Comment on God vs. The Second Law of Thermodynamics

alborz Thu, Jun 28, 2007
I don't think evolution or life have any inherent value. Life is merely an arrangement of matter which we happen to place value on because we happen to be arranged to have it. In order for life to continue, it needs to evolve in reaction to other living matter and non-living matter (which suggests that non-living matter evolves as well). Living matter by nature, regardless of its intelligence or desires, wants to continue living; non-living matter wants to continue not living.** In this respect, placing importance on life is the ultimate form of anthropomorphism - which itself is just another evolutionary driver.

I think curiosity is more the defining characteristic of humanity than the desire to evolve. It has been much more responsible for our evolution than our desire. Whether or not we desire to evolve, or even our evolution itself, does not matter - it is already set in motion through our curiosity.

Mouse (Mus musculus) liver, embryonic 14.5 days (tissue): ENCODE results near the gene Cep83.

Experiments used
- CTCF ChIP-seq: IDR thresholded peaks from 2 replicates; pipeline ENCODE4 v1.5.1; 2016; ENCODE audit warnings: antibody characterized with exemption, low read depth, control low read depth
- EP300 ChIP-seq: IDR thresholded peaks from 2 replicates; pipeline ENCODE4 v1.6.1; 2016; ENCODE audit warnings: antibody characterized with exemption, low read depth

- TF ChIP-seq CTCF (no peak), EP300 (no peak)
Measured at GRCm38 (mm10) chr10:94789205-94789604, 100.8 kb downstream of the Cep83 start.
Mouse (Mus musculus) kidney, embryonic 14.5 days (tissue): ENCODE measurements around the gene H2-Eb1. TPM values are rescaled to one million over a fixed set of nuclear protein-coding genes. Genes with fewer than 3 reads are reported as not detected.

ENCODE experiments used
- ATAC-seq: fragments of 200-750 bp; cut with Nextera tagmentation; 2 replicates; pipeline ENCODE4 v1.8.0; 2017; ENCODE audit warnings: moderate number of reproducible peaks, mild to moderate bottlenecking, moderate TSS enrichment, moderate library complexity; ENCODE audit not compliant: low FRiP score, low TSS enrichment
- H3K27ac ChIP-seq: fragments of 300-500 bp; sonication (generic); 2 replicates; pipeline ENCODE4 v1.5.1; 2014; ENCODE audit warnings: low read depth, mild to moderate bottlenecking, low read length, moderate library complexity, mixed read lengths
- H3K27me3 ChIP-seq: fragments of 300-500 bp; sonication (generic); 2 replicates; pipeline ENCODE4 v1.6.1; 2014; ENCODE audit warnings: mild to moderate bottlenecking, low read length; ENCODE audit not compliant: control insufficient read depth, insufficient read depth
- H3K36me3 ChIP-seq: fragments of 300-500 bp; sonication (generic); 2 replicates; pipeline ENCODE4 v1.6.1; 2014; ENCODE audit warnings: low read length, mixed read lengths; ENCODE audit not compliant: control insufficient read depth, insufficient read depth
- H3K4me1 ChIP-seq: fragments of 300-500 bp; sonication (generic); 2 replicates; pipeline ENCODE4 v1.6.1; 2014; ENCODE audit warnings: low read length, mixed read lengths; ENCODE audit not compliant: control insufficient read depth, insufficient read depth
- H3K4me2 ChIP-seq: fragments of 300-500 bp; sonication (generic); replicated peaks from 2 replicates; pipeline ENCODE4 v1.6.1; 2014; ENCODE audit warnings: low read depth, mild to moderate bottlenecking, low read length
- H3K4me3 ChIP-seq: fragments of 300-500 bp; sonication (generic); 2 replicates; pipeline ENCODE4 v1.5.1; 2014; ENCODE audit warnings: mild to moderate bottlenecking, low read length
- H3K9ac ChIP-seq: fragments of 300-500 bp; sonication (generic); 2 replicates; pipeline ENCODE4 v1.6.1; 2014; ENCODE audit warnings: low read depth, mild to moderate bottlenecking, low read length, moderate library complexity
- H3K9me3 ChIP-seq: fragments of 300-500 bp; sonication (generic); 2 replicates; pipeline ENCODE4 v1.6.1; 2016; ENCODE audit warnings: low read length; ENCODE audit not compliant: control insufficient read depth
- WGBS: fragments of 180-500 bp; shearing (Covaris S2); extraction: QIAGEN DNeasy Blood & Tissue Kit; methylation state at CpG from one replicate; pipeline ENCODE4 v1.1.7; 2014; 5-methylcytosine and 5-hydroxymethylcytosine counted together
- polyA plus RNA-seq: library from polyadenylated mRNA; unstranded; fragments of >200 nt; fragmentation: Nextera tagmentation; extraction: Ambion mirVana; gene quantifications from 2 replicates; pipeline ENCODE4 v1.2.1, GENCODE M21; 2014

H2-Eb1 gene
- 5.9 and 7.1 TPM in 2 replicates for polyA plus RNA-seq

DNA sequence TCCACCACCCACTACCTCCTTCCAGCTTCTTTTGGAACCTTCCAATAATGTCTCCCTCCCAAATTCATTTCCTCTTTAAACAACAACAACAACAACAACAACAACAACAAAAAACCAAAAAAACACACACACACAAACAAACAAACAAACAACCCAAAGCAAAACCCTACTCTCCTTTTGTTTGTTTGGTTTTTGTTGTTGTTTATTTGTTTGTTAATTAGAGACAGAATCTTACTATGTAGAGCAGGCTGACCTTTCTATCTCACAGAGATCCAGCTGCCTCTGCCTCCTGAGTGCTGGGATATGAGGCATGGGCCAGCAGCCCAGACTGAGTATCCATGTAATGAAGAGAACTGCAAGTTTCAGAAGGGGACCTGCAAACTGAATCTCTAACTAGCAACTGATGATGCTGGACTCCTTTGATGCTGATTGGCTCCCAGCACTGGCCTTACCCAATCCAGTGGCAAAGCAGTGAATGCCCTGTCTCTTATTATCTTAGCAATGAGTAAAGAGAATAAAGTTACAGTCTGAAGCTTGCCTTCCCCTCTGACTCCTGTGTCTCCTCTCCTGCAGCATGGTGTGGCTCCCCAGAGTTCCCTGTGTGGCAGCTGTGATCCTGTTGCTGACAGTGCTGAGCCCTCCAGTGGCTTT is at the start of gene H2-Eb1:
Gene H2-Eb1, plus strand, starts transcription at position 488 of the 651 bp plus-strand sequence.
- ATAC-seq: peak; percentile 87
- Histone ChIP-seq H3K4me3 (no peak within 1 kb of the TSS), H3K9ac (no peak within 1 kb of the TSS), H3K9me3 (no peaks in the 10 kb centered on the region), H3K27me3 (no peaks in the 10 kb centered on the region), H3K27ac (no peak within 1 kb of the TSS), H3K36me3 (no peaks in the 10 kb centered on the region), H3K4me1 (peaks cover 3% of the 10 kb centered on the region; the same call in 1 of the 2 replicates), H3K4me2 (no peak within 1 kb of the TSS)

Another way of putting "does it really make a difference?" is: to whom or what does it make a difference? Well it only makes a difference to us. If/when we stop evolving and cease to exist, the rest of being will continue to evolve in and to our absence.

Aaron, regarding nothingness - I think eternity presents the same problem to our faculties as zero. That we may at some point understand the infinity of the universe, suggests our achieving infinity in our mental capacities or otherwise. Which again, is something I find hard to the moment.

Anyway, I feel like I'm getting too big for my britches. Embracing curiosity is the way to go for me.

**(This could change as it must have done so a few billion years ago on our planet.)